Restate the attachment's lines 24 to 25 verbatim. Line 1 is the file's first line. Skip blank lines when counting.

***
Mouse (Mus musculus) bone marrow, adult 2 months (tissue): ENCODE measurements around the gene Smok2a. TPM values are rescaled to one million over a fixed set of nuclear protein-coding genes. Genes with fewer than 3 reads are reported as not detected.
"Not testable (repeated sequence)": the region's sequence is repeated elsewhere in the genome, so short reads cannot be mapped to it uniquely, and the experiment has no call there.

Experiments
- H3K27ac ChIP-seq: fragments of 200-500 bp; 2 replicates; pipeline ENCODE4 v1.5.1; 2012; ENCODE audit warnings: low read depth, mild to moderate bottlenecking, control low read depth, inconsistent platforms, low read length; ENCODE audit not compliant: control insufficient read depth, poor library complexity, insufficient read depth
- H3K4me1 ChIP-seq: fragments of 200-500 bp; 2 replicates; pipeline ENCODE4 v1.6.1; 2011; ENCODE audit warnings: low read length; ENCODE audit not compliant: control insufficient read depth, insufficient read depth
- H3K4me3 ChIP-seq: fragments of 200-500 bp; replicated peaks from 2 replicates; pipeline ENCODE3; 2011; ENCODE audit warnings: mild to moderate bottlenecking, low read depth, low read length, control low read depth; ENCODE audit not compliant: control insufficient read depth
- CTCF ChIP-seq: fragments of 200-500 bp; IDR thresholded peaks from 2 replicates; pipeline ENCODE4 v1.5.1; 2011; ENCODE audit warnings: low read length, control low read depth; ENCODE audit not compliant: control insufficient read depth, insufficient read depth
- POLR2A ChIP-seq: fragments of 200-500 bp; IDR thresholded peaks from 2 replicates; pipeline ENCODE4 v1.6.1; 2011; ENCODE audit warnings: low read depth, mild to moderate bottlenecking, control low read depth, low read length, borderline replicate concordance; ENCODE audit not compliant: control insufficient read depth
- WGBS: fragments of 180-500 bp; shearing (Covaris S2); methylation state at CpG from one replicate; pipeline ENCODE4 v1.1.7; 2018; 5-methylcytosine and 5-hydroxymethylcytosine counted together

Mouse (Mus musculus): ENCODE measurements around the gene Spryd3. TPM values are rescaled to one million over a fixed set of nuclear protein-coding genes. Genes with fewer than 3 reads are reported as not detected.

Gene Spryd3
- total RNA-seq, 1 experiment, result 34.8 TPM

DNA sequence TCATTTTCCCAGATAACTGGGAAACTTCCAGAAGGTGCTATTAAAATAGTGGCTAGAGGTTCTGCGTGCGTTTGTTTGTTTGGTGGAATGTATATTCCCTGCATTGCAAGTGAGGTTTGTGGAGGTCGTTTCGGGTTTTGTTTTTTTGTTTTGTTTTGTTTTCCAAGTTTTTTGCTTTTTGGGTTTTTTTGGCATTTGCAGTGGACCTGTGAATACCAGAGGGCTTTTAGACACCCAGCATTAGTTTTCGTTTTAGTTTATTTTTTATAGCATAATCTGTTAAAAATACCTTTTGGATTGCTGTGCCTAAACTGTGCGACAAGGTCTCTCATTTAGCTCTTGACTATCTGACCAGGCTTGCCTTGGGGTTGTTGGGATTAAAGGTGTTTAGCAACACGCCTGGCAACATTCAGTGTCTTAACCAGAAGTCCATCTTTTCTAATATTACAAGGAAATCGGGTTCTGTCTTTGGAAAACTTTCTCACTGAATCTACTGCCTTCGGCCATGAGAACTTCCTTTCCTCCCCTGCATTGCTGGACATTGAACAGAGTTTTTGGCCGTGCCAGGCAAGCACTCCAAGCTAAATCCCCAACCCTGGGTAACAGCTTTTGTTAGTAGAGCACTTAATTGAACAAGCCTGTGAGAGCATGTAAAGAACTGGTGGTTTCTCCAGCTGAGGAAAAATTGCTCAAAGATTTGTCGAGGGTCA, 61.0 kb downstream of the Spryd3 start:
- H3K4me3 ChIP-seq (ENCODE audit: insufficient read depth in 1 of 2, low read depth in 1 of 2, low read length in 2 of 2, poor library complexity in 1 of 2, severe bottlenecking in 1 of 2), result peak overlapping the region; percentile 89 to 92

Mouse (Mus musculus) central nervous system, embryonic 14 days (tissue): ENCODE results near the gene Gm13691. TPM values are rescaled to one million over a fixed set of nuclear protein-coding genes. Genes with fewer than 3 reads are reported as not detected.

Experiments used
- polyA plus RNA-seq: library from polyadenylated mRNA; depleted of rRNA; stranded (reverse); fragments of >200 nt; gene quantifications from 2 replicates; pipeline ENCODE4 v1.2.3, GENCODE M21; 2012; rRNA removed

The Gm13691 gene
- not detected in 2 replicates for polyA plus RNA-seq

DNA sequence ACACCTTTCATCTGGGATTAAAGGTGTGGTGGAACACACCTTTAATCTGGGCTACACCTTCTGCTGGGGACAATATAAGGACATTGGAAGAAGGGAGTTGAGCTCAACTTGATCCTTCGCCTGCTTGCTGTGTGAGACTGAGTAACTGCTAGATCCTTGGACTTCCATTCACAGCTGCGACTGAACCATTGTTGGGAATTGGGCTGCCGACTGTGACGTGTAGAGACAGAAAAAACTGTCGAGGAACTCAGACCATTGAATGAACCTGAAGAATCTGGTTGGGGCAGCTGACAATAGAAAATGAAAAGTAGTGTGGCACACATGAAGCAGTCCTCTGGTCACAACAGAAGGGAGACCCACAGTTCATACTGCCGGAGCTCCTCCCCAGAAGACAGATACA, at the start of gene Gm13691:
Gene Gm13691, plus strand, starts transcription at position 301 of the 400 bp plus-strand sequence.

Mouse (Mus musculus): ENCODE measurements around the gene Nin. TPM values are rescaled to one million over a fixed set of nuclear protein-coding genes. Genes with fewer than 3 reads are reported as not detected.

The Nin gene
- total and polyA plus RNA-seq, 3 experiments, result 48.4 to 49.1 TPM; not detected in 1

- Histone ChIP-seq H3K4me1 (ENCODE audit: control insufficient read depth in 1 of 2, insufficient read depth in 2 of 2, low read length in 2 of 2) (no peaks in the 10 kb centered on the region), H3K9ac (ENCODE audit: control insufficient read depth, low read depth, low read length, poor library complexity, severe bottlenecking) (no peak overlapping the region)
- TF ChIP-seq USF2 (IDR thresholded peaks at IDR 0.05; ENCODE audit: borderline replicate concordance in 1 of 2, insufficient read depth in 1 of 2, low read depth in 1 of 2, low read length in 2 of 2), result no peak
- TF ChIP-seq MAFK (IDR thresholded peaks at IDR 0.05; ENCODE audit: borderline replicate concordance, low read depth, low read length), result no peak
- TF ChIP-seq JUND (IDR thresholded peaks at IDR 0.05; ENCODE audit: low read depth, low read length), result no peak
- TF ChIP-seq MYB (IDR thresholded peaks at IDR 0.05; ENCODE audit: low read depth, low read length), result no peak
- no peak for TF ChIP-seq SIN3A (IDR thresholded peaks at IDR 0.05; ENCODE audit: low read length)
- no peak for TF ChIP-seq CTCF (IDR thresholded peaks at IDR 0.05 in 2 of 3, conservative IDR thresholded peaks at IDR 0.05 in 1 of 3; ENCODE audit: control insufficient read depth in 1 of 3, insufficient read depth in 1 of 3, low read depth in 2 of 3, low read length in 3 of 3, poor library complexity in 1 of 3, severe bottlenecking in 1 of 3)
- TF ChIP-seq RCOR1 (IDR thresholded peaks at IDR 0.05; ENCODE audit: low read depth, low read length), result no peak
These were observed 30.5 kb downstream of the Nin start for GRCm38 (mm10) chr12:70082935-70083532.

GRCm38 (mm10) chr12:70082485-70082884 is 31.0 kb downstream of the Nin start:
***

- total and polyA plus RNA-seq, 3 experiments, result 48.4 to 49.1 TPM; not detected in 1

- Histone ChIP-seq H3K4me1 (ENCODE audit: control insufficient read depth in 1 of 2, insufficient read depth in 2 of 2, low read length in 2 of 2) (no peaks in the 10 kb centered on the region), H3K9ac (ENCODE audit: control insufficient read depth, low read depth, low read length, poor library complexity, severe bottlenecking) (no peak overlapping the region)